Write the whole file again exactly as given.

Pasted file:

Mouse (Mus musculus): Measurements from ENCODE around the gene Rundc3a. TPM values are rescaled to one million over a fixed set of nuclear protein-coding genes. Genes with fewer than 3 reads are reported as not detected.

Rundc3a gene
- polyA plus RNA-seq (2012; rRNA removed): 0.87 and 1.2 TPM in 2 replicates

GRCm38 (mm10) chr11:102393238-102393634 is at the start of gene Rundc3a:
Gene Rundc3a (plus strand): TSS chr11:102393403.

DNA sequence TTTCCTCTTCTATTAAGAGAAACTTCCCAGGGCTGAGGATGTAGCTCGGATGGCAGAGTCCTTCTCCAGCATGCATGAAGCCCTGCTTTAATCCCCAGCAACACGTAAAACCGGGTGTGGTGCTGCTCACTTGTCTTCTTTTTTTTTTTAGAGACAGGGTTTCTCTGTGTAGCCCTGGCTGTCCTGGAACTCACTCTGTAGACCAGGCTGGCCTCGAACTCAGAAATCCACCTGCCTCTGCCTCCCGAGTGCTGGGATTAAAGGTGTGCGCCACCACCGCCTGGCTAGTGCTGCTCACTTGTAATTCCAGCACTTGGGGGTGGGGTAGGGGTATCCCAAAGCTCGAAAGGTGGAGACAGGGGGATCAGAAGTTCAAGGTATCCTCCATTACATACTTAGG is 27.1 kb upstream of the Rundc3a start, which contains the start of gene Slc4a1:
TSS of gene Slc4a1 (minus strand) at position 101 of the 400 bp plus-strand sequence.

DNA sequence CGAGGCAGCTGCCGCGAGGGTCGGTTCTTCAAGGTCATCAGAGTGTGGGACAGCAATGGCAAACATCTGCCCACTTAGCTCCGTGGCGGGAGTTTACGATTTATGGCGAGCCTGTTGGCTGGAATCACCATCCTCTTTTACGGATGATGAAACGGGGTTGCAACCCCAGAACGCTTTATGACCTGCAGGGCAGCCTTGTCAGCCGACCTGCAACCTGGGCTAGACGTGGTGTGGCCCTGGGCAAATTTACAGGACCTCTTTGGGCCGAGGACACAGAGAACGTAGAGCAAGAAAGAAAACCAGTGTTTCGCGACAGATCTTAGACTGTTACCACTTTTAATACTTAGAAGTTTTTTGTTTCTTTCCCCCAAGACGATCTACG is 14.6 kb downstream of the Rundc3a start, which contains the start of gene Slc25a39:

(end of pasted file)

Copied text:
Mouse (Mus musculus): Measurements from ENCODE around the gene Rundc3a. TPM values are rescaled to one million over a fixed set of nuclear protein-coding genes. Genes with fewer than 3 reads are reported as not detected.

Rundc3a gene
- polyA plus RNA-seq (2012; rRNA removed): 0.87 and 1.2 TPM in 2 replicates

GRCm38 (mm10) chr11:102393238-102393634 is at the start of gene Rundc3a:
Gene Rundc3a (plus strand): TSS chr11:102393403.

DNA sequence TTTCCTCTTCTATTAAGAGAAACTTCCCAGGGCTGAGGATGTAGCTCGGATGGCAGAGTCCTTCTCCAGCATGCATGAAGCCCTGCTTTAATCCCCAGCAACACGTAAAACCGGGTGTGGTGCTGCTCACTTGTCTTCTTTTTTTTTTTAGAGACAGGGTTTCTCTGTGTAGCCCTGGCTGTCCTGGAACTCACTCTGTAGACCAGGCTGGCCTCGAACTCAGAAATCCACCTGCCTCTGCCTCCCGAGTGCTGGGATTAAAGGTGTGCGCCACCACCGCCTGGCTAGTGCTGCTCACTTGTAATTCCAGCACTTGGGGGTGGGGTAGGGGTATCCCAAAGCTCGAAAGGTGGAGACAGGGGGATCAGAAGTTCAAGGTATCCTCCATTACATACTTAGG is 27.1 kb upstream of the Rundc3a start, which contains the start of gene Slc4a1:
TSS of gene Slc4a1 (minus strand) at position 101 of the 400 bp plus-strand sequence.

DNA sequence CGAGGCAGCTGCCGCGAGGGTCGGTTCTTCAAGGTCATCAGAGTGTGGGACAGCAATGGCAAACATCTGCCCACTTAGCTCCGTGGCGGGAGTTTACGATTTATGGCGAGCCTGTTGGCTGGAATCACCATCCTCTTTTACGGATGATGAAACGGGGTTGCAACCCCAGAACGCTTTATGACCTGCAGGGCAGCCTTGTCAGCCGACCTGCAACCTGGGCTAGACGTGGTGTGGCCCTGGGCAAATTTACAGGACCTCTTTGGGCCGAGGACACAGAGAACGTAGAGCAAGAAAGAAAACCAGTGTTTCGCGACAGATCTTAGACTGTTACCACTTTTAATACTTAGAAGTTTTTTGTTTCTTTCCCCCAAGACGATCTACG is 14.6 kb downstream of the Rundc3a start, which contains the start of gene Slc25a39: